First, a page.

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According to the Collins English Dictionary 10th Edition fraud can be defined as: "deceit, trickery, sharp practice, or breach of confidence, perpetrated for profit or to gain some unfair or dishonest advantage".[1] In the broadest sense, a fraud is an intentional deception made for personal gain or to damage another individual; the related adjective is fraudulent. The specific legal definition varies by legal jurisdiction. Fraud is a crime, and also a civil law violation. Defrauding people or entities of money or valuables is a common purpose of fraud, but there have also been fraudulent "discoveries", e.g. in science, to gain prestige rather than immediate monetary gain
*As defined in Wikipedia

Monday, June 28, 2010

Goldman: $1.15 million lobbying

The best Government money can buy. Kinda says it all, don't it? You plunk down your cash and say this is how it's gonna be.

Goldman Sachs increases lobbying spending in 1Q

Goldman Sachs Group Inc. spent $1.15 million lobbying the government during the first quarter on issues tied to financial regulatory reform and the housing market, according to lobbying disclosure filings.

The $1.15 million the Wall Street bank spent during the first three months of the year is 72 percent more than it spent during the same quarter last year. It is also 67 percent more than Goldman spent lobbying the government during the final three months of 2009.

Goldman Sachs lobbied Congress, the Commodity Futures Trading Commission and the Export-Import Bank of the United States during the quarter on bank financing, financial regulatory reform, small business lending, mortgage lending, accounting rules, derivatives regulation and international tax rules.


Read the rest here

Editor's note: I won't be able to post much for a while. I've got a new site and I'm busy at work so.....


Anonymous said...

The lobbying $ is peanuts to this:

Chris Whalen of the highly respected Institutional Risk Analyst sees Robert Rubin as still pulling the strings in US financial policy and is virtually running the economic policy in the Obama Administration from behind the scenes, through surrogates.

"t comes as a surprise to many people that, despite the fiasco at Citigroup (C) and his role in causing the subprime mess (See "The Subprime Three: Rubin, Summers and Greenspan," The Institutional Risk Analyst, April 28, 2008), Rubin remains inside the circle at the White House. Nearly two decades after first migrating to Washington, he apparently is still calling the shots of U.S. financial and economic policy with the full support of President Barrack Obama. Working through his favorite marionettes, Treasury Secretary Tim Geithner and Economic Policy Czar Larry Summers, most recently Rubin managed the defense of Wall Street following the great crisis. No matter what Secretary Geithner says or when he says it in public, you can be sure that those utterances have the full knowledge and approval of his handler Larry Summers and their common political owner and sponsor, Robert Rubin.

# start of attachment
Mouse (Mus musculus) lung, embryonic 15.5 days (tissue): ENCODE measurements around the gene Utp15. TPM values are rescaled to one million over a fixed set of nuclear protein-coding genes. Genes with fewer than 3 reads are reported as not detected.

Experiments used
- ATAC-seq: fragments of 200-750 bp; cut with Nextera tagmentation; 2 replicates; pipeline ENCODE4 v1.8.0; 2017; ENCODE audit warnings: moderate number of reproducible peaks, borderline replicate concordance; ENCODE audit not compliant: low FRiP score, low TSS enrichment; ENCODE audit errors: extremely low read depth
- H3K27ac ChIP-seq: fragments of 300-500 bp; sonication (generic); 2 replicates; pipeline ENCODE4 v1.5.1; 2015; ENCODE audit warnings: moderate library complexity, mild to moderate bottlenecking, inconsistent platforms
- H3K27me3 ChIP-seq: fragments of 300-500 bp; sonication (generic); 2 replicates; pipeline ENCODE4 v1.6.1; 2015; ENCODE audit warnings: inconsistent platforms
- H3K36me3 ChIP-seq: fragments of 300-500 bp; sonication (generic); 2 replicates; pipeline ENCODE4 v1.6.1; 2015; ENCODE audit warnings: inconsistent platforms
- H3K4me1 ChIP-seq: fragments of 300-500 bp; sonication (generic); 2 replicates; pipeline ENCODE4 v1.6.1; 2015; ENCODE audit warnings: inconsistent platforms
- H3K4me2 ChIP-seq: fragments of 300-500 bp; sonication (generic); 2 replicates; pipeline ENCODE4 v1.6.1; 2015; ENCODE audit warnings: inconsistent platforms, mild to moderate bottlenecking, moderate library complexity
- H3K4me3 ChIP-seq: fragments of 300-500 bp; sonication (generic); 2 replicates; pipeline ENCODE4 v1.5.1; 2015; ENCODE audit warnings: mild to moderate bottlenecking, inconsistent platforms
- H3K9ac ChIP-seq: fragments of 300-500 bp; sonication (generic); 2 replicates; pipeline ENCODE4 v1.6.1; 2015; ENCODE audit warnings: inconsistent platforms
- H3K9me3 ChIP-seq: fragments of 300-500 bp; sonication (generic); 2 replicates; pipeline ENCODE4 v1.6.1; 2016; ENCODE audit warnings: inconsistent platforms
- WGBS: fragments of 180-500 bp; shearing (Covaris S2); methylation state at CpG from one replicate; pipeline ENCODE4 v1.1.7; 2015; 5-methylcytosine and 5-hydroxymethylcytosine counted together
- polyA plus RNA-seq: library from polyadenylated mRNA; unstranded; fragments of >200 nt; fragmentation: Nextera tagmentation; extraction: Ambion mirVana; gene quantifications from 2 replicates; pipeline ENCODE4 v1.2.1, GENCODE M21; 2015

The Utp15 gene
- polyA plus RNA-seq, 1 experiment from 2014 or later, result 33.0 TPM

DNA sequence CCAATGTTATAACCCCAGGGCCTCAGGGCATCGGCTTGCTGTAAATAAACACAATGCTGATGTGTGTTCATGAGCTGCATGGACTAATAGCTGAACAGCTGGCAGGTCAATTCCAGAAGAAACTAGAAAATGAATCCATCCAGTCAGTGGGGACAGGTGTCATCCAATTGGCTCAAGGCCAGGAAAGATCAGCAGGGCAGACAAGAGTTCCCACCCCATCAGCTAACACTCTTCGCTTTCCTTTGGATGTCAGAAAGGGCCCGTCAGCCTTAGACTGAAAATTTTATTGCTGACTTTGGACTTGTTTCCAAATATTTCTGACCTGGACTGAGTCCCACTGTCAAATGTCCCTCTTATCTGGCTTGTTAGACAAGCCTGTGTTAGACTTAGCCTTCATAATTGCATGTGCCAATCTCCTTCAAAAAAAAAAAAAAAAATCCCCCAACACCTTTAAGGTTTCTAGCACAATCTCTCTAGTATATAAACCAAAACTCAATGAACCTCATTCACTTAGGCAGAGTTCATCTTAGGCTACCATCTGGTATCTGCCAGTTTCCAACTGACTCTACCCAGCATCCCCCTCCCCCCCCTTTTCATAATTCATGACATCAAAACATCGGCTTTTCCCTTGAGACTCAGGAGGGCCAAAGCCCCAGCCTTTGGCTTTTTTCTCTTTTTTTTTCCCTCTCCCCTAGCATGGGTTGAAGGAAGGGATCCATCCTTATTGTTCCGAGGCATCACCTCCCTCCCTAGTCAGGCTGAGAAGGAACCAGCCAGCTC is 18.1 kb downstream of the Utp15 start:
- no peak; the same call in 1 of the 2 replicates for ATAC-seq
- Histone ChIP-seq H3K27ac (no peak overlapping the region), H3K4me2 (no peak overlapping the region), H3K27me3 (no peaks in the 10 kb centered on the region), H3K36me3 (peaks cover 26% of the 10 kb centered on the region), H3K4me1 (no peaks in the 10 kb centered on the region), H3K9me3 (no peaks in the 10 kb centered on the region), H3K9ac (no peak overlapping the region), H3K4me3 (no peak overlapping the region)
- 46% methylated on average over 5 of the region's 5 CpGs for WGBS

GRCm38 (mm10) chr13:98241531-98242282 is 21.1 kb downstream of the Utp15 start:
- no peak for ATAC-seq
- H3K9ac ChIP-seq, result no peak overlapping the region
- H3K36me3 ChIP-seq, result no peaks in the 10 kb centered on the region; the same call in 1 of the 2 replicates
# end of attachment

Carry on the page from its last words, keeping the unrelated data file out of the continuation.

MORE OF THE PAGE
Anonymous said...

Didn't an ex-goldman Steele head Wachovia?

They found 128 black suitcases, packed with 5.7 tons of cocaine, valued at $100 million. The stash was supposed to have been delivered from Caracas to drug traffickers in Toluca, near Mexico City, Mexican prosecutors later found. Law enforcement officials also discovered something else.

The smugglers had bought the DC-9 with laundered funds they transferred through two of the biggest banks in the U.S.: Wachovia Corp. and Bank of America Corp., Bloomberg Markets reports in its August 2010 issue.

This was no isolated incident. Wachovia, it turns out, had made a habit of helping move money for Mexican drug smugglers. Wells Fargo & Co., which bought Wachovia in 2008, has admitted in court that its unit failed to monitor and report suspected money laundering by narcotics traffickers -- including the cash used to buy four planes that shipped a total of 22 tons of cocaine.

JR said...

The Goldman Sachs 'ethics waiver'

Dominic Elliott
13 Jun 2010

A powerful independent commission into the reform of the UK financial sector has pointed to a waiver in Goldman Sachs' ethics code as evidence that banks are conflicted and should be forced to hive off certain activities.

Goldman Sachs, which publishes an ethics code on its website that emphasises its "integrity and honesty", adds a rider that reads: "From time to time, the firm may waive certain provisions of this Code."

Goldman Sachs is believed never to have invoked this waiver and public companies have been required since the introduction of Sarbanes-Oxley regulations to have ethics codes. Many feature similar language.

More here:

Anonymous said...

The amount of money that can be devoted to such exercises is almost beyond belief - and the regulators turn a blind eye to such blatant manipulation that works strongly against the small or even medium-sized investor in favour of the really big ones. If there is anything that may bring the capitalist system crashing down it is, perhaps, the power of big money to rule all our lives. They are not doing God's work, as Goldman chief Lloyd Blankfein stated, but more like Mammon's.

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